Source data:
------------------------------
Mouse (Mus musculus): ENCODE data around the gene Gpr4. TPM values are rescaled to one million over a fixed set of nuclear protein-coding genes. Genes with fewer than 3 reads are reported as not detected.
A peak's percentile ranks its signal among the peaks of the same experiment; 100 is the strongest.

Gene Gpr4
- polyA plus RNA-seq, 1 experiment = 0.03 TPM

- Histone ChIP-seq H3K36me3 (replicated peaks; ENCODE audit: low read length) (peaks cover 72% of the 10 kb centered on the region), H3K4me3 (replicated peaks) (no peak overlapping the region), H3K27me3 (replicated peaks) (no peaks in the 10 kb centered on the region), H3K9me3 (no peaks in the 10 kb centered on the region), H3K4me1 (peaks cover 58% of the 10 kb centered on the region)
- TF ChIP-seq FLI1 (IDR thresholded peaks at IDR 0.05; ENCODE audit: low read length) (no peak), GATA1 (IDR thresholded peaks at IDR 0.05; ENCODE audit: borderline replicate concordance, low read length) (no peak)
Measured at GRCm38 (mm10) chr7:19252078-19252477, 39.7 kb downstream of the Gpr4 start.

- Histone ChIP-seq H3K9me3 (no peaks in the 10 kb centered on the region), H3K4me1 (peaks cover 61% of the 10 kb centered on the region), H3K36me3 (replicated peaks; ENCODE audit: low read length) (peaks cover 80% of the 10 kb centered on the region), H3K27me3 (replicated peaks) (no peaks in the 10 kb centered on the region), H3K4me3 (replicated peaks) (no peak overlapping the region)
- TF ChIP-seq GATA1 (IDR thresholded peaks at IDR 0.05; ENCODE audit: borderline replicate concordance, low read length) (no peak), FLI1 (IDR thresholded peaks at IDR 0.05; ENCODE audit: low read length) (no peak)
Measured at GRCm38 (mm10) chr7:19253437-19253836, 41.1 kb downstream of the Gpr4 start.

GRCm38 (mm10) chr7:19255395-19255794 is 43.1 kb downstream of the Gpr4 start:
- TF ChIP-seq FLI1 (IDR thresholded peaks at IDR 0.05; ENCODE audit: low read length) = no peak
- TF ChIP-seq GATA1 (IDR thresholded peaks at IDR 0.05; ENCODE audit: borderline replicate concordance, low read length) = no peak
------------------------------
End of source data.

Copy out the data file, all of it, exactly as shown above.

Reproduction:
Mouse (Mus musculus): ENCODE data around the gene Gpr4. TPM values are rescaled to one million over a fixed set of nuclear protein-coding genes. Genes with fewer than 3 reads are reported as not detected.
A peak's percentile ranks its signal among the peaks of the same experiment; 100 is the strongest.

Gene Gpr4
- polyA plus RNA-seq, 1 experiment = 0.03 TPM

- Histone ChIP-seq H3K36me3 (replicated peaks; ENCODE audit: low read length) (peaks cover 72% of the 10 kb centered on the region), H3K4me3 (replicated peaks) (no peak overlapping the region), H3K27me3 (replicated peaks) (no peaks in the 10 kb centered on the region), H3K9me3 (no peaks in the 10 kb centered on the region), H3K4me1 (peaks cover 58% of the 10 kb centered on the region)
- TF ChIP-seq FLI1 (IDR thresholded peaks at IDR 0.05; ENCODE audit: low read length) (no peak), GATA1 (IDR thresholded peaks at IDR 0.05; ENCODE audit: borderline replicate concordance, low read length) (no peak)
Measured at GRCm38 (mm10) chr7:19252078-19252477, 39.7 kb downstream of the Gpr4 start.

- Histone ChIP-seq H3K9me3 (no peaks in the 10 kb centered on the region), H3K4me1 (peaks cover 61% of the 10 kb centered on the region), H3K36me3 (replicated peaks; ENCODE audit: low read length) (peaks cover 80% of the 10 kb centered on the region), H3K27me3 (replicated peaks) (no peaks in the 10 kb centered on the region), H3K4me3 (replicated peaks) (no peak overlapping the region)
- TF ChIP-seq GATA1 (IDR thresholded peaks at IDR 0.05; ENCODE audit: borderline replicate concordance, low read length) (no peak), FLI1 (IDR thresholded peaks at IDR 0.05; ENCODE audit: low read length) (no peak)
Measured at GRCm38 (mm10) chr7:19253437-19253836, 41.1 kb downstream of the Gpr4 start.

GRCm38 (mm10) chr7:19255395-19255794 is 43.1 kb downstream of the Gpr4 start:
- TF ChIP-seq FLI1 (IDR thresholded peaks at IDR 0.05; ENCODE audit: low read length) = no peak
- TF ChIP-seq GATA1 (IDR thresholded peaks at IDR 0.05; ENCODE audit: borderline replicate concordance, low read length) = no peak